A congressional committee has approved a bill that aims to ramp up criminalization for fentanyl-related substances, while also streamlining research into Schedule I drugs like marijuana and certain psychedelics.
The legislation, sponsored by Rep. Morgan Griffith (R-VA), passed the House Energy & Commerce Committee with amendments on Thursday.
An amendment in the nature of a substitute was adopted by the panel, striking original provisions of the bill and replacing them with updated language that lays out penalties for fentanyl-related offenses and revised requirements for researchers interested in studying any Schedule I drug under the Controlled Substances Act (CSA).
Advocates who oppose the war on drugs are generally opposed to the legislation given that its main thrust is permanently placing fentanyl and its analogues in the most strict schedule and enhancing penalties for activity related to the opioid substances.
🚨BREAKING🚨 The House Energy & Commerce Committee passed the HALT Act out of committee, ramping up mandatory minimums for fentanyl-related substances. But to save lives, Congress must center a public health approach, not more criminalization. https://t.co/r9sQeAWYcM pic.twitter.com/JGAJYqXnyy
— Drug Policy Alliance (@DrugPolicyOrg) March 24, 2023
However, other provisions of the bill that aim to expedite registrations for studies into Schedule I drugs and allow for limited manufacturing by researchers could address some concerns surrounding how the strict classification of marijuana, psychedelics and other substances has impeded science.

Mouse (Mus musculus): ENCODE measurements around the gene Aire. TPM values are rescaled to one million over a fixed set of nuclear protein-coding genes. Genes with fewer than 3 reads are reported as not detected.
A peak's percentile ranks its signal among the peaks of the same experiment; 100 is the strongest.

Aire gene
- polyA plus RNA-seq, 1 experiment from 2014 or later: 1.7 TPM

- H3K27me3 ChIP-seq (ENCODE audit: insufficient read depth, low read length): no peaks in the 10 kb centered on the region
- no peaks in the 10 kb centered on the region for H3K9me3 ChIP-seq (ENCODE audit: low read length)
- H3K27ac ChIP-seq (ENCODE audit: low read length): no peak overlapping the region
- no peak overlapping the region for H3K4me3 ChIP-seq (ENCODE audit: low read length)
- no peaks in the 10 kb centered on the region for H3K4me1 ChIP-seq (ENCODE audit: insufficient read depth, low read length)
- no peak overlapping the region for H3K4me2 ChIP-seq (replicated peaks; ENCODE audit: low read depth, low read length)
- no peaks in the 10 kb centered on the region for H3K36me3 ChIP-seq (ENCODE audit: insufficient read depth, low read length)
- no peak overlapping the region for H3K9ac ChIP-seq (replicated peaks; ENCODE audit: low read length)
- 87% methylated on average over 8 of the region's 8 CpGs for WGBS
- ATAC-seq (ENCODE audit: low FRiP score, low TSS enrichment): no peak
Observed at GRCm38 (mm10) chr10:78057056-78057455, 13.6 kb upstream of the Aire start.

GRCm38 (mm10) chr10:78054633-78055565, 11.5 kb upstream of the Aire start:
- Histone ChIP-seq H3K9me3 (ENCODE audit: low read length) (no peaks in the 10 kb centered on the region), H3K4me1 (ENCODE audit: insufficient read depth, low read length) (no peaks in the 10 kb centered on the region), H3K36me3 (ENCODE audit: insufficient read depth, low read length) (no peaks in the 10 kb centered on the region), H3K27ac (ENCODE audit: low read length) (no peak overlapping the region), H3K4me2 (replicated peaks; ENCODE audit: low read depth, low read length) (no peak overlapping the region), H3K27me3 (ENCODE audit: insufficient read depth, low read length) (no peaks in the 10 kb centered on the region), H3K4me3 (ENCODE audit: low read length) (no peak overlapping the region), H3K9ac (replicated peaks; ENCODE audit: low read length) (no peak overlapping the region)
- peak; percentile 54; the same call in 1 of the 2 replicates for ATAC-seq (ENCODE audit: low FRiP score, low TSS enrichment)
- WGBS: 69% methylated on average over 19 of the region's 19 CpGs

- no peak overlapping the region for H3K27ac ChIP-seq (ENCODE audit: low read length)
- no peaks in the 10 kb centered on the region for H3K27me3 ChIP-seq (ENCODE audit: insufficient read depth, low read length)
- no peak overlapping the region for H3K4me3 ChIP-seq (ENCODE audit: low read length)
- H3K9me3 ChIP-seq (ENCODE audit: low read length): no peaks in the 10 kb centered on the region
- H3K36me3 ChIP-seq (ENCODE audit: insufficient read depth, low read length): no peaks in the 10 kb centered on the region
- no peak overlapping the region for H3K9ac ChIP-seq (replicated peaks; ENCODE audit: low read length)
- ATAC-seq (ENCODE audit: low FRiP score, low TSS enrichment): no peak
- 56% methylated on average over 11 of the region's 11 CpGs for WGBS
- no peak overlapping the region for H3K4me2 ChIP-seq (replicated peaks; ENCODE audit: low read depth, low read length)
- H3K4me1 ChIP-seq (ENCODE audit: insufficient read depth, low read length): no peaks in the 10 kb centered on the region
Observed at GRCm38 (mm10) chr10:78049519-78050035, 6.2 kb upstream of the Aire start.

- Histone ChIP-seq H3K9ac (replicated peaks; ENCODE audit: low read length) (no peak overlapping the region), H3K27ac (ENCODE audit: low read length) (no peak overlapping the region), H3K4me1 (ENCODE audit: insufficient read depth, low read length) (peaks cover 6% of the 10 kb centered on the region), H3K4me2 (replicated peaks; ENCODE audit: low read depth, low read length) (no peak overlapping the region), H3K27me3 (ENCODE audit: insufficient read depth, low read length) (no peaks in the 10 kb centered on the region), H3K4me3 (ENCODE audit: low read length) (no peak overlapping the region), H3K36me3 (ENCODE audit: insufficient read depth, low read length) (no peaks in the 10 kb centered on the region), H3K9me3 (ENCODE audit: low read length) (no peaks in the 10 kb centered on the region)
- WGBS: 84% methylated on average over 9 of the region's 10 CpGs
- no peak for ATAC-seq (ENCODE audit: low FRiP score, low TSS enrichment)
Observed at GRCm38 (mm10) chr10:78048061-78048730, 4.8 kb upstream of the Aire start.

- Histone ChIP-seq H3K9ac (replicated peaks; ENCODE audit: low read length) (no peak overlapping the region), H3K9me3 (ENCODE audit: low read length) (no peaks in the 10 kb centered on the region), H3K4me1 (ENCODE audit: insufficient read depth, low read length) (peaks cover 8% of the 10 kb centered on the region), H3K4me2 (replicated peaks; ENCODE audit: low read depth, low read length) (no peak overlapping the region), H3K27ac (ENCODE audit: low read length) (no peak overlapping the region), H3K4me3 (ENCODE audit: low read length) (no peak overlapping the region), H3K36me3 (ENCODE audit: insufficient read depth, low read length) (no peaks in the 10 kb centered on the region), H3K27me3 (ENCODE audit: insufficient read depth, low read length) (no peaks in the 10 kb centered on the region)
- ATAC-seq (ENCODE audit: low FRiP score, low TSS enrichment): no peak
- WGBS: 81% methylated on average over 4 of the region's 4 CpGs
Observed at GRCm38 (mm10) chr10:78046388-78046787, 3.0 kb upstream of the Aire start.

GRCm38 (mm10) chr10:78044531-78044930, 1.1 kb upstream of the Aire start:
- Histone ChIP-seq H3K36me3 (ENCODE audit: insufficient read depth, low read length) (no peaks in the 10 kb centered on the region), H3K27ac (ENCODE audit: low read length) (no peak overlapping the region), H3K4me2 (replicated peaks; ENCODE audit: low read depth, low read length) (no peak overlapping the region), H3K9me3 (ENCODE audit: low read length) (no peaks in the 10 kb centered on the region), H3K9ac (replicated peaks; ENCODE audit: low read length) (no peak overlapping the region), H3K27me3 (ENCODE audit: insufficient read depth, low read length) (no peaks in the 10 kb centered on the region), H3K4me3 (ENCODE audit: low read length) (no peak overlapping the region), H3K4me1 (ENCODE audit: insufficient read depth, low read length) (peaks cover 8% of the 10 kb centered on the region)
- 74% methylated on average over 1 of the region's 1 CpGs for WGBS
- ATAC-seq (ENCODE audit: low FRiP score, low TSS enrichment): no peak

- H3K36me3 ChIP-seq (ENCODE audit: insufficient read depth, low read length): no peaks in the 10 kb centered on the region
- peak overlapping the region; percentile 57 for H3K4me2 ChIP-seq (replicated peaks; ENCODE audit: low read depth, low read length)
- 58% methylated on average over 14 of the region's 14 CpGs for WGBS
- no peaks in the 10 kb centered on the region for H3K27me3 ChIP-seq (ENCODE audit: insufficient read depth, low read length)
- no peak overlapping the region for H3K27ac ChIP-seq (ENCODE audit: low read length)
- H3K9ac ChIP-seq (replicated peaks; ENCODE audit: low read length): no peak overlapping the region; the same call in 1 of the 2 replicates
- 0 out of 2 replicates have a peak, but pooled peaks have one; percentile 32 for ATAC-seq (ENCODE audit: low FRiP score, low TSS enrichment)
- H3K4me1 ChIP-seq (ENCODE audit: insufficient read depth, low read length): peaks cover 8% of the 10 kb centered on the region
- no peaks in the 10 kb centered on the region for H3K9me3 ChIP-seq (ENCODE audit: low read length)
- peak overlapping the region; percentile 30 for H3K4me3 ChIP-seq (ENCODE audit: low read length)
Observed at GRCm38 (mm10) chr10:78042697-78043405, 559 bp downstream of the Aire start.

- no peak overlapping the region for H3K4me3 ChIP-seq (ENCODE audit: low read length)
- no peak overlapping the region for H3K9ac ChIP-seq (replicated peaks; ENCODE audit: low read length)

Congress should instead pass legislation like the STOP Fentanyl Act, which proposes increased access to harm reduction services and substance use disorder treatment, and the TEST Act, which provides funding for FRS research and better strategies to address the opioid epidemic.
— Due Process Institute (@iDueProcess) March 23, 2023
“Scheduling fentanyl-related substances should not be a political issue,” Rep. Bob Latta (R-OH) said at the committee markup last week. “Protecting and ensuring the safety of our communities is the reason we are all here in Congress, and working to eradicate the scourge of fentanyl in order to save lives should be one of our top priorities.”
He acknowledged concerns about the potential consequences of the legislation on research objectives, saying that it “specifically includes a carve-out that enables researchers to continue studying Schedule I substances for the purposes of identifying potential medical benefits.”
Some of the research provisions of the bill are similar to those contained in a marijuana-focused measure that President Joe Biden signed into law last year, giving the U.S. attorney general 60 days to either approve a given application or request supplemental information from a prospective research applicant. It also creates a more efficient pathway for researchers who request larger quantities of cannabis.
Under Griffith’s bill that’s now advancing in the House, a research applicant who is actively registered with the Drug Enforcement Administration (DEA) to study Schedule I and II drugs would need to have their request assessed within 30 days of sending a notice to the Justice Department.
A non-registered applicant would have to have their submission considered within 45 days of sending the notice.
The measure also states that research that’s being conducted or funded by federal agencies like the U.S. Department of Health and Human Services (HHS) would qualify for expedited processing.